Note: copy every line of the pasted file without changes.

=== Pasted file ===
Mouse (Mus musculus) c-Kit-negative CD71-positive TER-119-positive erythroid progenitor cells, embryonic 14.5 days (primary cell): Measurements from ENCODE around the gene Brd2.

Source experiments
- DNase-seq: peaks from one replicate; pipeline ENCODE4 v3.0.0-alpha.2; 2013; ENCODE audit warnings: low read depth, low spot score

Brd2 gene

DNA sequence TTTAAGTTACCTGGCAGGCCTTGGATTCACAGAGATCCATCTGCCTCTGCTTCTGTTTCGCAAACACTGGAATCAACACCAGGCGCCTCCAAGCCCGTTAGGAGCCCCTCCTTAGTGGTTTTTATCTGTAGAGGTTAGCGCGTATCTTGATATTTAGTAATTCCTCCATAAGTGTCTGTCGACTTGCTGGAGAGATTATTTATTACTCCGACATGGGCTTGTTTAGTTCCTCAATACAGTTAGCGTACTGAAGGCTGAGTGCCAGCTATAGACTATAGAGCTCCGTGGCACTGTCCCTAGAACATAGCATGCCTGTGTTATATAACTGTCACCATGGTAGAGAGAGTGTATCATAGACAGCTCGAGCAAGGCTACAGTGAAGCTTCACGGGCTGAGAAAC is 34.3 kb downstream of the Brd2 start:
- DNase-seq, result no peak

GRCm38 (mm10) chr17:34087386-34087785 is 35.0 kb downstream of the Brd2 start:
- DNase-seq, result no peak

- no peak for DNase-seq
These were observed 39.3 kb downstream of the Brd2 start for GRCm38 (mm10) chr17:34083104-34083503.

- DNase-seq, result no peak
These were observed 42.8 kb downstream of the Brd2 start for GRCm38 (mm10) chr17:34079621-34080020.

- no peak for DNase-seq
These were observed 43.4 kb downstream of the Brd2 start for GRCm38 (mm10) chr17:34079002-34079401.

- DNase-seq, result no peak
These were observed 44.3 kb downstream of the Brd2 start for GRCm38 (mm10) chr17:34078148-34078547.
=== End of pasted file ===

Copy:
Mouse (Mus musculus) c-Kit-negative CD71-positive TER-119-positive erythroid progenitor cells, embryonic 14.5 days (primary cell): Measurements from ENCODE around the gene Brd2.

Source experiments
- DNase-seq: peaks from one replicate; pipeline ENCODE4 v3.0.0-alpha.2; 2013; ENCODE audit warnings: low read depth, low spot score

Brd2 gene

DNA sequence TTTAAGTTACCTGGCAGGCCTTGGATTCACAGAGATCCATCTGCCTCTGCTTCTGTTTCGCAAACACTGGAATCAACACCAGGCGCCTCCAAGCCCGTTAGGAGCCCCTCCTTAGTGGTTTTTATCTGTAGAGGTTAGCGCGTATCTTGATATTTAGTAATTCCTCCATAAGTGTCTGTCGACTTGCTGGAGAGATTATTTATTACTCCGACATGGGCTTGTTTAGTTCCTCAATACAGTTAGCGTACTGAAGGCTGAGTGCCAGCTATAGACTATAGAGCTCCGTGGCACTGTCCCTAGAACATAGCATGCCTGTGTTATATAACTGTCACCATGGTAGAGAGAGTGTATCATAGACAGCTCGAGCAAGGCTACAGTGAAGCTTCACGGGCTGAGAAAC is 34.3 kb downstream of the Brd2 start:
- DNase-seq, result no peak

GRCm38 (mm10) chr17:34087386-34087785 is 35.0 kb downstream of the Brd2 start:
- DNase-seq, result no peak

- no peak for DNase-seq
These were observed 39.3 kb downstream of the Brd2 start for GRCm38 (mm10) chr17:34083104-34083503.

- DNase-seq, result no peak
These were observed 42.8 kb downstream of the Brd2 start for GRCm38 (mm10) chr17:34079621-34080020.

- no peak for DNase-seq
These were observed 43.4 kb downstream of the Brd2 start for GRCm38 (mm10) chr17:34079002-34079401.

- DNase-seq, result no peak
These were observed 44.3 kb downstream of the Brd2 start for GRCm38 (mm10) chr17:34078148-34078547.